Perinatal mood and anxiety disorders are common, with roughly 50 percent of cases in pregnant women going undiagnosed. Of those who receive a diagnosis, only a fraction receive successful treatment. In addition to the considerable effects on maternal and infant morbidity and mortality, there is a large cost burden associated with these disorders, particularly perinatal depression and anxiety.
To begin to close these gaps in diagnosis and treatment, the Department of Obstetrics and Gynecology at NYU Grossman School of Medicine has launched a Perinatal Mental Health Program aiming to strengthen providers’ ability to identify and treat women who are experiencing anxiety, depression, mood disorders, or other mental health issues during the perinatal period.
“Too many women are falling through the cracks, despite the existence of evidence-based treatments.”Olivia P. Myrick, MD
“International guidelines recommend screening for mental health disorders including depression during the postpartum period. However, once the screening is completed, following up with appropriate clinical intervention often does not occur,” says Jessica M. Vernon, MD, director of the new program and a clinical assistant professor of obstetrics and gynecology.
Changing the Postpartum Trajectory
Unfortunately, the limited availability of specialized mental health providers is a significant barrier to integrated healthcare in primary care settings and is especially problematic for pregnant women or those in the postpartum period.
“Common barriers to accessing care include lack of physician availability and issues with insurance reimbursement,” says Olivia P. Myrick, MD, director of education for the Perinatal Mental Health Program and a clinical assistant professor of obstetrics and gynecology. “Very few psychiatrists specialize in pregnant and postpartum women, and few obstetricians are trained to manage psychiatric issues.”
Launched in 2021, NYU Langone’s program has already forged strong collaborative relationships with reproductive psychiatrists and overhauled outpatient workflows, including hiring a new psychiatry fellow to help women with more complex mental health needs and educating obstetric providers on improved screening and treatment initiation. In addition, the program has recruited a dedicated social worker to manage lower-risk patients.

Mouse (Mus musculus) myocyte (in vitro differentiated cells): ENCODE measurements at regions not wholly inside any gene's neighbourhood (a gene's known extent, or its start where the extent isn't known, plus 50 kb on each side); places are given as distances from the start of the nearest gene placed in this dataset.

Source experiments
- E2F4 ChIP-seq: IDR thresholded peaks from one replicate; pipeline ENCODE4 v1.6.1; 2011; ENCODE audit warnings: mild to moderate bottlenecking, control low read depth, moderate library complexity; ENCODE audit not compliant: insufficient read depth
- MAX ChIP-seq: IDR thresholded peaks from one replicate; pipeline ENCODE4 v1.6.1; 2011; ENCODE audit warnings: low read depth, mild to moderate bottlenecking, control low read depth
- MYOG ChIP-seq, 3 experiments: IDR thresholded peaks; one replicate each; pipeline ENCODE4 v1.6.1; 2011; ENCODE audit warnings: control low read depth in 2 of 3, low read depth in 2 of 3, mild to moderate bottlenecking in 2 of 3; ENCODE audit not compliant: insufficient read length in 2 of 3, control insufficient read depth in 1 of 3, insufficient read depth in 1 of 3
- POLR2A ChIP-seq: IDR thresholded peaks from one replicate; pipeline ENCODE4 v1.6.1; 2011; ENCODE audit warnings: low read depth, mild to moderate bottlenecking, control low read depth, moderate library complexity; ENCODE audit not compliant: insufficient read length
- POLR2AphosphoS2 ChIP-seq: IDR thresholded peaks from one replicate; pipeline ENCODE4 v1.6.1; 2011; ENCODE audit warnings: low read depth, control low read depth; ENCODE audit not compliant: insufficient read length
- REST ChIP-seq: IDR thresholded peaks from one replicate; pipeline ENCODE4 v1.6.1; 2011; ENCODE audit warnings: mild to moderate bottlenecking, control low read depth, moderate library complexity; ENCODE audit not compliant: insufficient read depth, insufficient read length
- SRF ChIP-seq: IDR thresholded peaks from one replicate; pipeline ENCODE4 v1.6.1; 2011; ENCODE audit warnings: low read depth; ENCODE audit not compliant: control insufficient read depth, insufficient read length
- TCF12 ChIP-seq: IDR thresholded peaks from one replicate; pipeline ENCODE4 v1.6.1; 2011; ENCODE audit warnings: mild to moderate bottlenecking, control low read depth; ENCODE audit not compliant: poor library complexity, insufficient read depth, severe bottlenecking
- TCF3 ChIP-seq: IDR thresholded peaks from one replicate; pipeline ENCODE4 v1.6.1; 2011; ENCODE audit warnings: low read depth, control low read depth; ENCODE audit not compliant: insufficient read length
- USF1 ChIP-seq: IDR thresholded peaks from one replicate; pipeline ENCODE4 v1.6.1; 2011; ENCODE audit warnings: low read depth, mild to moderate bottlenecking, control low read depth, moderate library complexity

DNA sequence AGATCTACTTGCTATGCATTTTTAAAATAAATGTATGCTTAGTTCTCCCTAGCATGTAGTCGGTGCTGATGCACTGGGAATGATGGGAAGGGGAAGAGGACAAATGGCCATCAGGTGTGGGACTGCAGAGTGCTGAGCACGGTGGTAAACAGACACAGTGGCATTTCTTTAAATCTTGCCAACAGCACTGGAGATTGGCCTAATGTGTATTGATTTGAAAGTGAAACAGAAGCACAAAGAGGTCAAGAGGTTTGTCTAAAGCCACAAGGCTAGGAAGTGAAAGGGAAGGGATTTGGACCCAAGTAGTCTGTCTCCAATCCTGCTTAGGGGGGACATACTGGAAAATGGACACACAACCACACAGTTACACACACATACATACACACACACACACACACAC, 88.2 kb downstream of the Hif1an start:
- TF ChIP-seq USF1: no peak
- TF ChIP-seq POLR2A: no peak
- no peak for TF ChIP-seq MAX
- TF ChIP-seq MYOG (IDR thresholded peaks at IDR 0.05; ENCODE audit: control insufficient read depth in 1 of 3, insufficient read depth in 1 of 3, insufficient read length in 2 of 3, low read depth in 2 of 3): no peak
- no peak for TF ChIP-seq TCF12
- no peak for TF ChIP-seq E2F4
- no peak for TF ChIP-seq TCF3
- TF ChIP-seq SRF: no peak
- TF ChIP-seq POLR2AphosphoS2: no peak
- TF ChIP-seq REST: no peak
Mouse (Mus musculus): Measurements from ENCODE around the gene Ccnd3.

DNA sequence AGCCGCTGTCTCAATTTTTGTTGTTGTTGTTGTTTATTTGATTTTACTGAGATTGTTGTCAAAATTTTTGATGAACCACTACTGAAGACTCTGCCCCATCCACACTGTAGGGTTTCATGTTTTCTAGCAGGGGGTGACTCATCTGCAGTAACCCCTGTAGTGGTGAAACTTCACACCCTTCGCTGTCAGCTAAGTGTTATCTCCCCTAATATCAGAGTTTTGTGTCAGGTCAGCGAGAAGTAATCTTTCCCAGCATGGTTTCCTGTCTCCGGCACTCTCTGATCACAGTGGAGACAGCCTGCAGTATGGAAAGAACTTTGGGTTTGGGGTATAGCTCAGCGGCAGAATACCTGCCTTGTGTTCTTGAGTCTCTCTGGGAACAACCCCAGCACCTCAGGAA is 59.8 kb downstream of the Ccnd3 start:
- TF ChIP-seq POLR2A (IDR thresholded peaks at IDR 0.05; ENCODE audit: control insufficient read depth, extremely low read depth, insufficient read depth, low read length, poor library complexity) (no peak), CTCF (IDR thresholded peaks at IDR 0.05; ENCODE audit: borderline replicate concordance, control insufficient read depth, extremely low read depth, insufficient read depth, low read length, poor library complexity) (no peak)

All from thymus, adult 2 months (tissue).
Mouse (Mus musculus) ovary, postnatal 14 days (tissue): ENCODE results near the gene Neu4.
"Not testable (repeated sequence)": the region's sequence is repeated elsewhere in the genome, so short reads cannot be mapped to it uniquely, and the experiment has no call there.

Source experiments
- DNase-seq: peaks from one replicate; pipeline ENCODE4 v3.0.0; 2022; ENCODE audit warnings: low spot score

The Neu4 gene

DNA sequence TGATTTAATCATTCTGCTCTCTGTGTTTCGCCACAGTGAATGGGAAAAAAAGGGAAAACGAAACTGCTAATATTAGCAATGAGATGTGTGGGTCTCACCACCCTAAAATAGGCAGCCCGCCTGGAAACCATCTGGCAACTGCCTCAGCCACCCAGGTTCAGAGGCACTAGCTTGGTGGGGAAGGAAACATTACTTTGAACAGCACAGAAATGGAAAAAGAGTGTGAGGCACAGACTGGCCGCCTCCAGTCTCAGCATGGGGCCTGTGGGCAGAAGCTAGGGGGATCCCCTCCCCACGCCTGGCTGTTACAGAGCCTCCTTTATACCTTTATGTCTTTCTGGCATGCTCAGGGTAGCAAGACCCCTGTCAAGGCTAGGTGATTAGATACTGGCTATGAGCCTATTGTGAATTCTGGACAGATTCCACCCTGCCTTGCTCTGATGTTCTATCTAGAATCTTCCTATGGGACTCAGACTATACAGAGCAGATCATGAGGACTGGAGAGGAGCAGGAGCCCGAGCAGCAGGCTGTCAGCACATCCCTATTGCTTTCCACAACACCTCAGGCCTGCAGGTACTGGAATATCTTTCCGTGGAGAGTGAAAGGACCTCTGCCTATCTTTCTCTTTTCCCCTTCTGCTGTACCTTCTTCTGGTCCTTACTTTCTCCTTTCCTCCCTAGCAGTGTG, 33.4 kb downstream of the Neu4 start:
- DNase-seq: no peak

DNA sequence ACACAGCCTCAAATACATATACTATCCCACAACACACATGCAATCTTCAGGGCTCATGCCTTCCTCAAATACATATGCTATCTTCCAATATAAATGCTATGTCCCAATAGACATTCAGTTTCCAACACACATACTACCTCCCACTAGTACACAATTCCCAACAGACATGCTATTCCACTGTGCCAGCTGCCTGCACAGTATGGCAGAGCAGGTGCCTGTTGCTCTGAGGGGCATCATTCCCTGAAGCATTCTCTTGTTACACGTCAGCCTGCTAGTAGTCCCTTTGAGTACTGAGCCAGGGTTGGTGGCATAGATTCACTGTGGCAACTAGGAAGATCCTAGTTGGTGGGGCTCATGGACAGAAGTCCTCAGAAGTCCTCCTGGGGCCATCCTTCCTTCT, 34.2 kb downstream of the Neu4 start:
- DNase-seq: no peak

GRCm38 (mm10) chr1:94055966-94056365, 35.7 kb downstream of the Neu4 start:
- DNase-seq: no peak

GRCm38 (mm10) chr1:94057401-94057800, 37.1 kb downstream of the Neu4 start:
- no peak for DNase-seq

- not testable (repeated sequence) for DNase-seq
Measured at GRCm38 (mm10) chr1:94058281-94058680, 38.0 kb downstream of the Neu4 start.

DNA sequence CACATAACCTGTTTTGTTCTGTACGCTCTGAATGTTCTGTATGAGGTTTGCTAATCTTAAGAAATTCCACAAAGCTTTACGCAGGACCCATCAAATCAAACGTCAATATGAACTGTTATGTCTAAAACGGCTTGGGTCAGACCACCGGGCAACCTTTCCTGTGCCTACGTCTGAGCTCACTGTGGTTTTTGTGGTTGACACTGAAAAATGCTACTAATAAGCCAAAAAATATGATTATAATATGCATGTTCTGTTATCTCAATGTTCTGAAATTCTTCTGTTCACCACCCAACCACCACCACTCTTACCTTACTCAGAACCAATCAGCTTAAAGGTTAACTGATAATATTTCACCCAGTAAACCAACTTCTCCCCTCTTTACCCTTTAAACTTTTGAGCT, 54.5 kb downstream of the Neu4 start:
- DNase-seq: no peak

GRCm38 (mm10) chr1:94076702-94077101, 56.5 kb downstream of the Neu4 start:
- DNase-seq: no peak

Through the screening process, the providers share referrals and support each other in providing evidence-based, personalized treatment.
Forging Unique Relationships
Additional barriers to mental healthcare in pregnancy include lack of reimbursement and lengthy wait times for psychiatrists. However, these limitation are mitigated through the unique patient–provider relationships within the obstetric care setting.
There is a growing consensus that integrating mental health services into existing service settings, including primary care, is a promising means of increasing access to mental healthcare services; and changes in reimbursement policies can be effective in this regard.
“The model is unique in that it is fully integrated, ensuring that patients will be screened appropriately and reimbursed for provider consultations,” explains Dr. Vernon. “We want everyone to have access to the best-quality care regardless of financial status.”
“The model is unique in that it is fully integrated, ensuring that patients will be screened appropriately and reimbursed for provider consultations. We want everyone to have access to the best-quality care regardless of financial status.”Jessica M. Vernon, MD
NYU Langone’s perinatal mental health team meets weekly to discuss high-risk patients to ensure they are managed appropriately. With evidence demonstrating the effectiveness of medication and therapy for many perinatal mood disorders, treatment primarily delivered by an obstetric team is optimal, and the direct costs are often reimbursed for patients who are already receiving concurrent prenatal care within the practice.
Expanding the Project Nationally
Today, many obstetrics and gynecology residents and clinicians lack sufficient awareness of mental illness during pregnancy, contributing to the many cases that go unrecognized. Dr. Myrick and Dr. Vernon plan to improve education by launching a series of lectures and by forming partnerships with key stakeholders, such as the National Curriculum in Reproductive Psychiatry, to disseminate these materials broadly.
In the long term, they hope to develop a national curriculum for obstetrics and gynecology trainees, which will be formally published and made available to medical educators.
“Too many women are falling through the cracks, despite the existence of evidence-based treatments,” says Dr. Myrick. “We need to improve access to education, especially for obstetrics and gynecology trainees.”
“The team plans to validate and further refine the model in the coming months, with the potential for telemedicine to be used in the future for diagnosis and treatment.”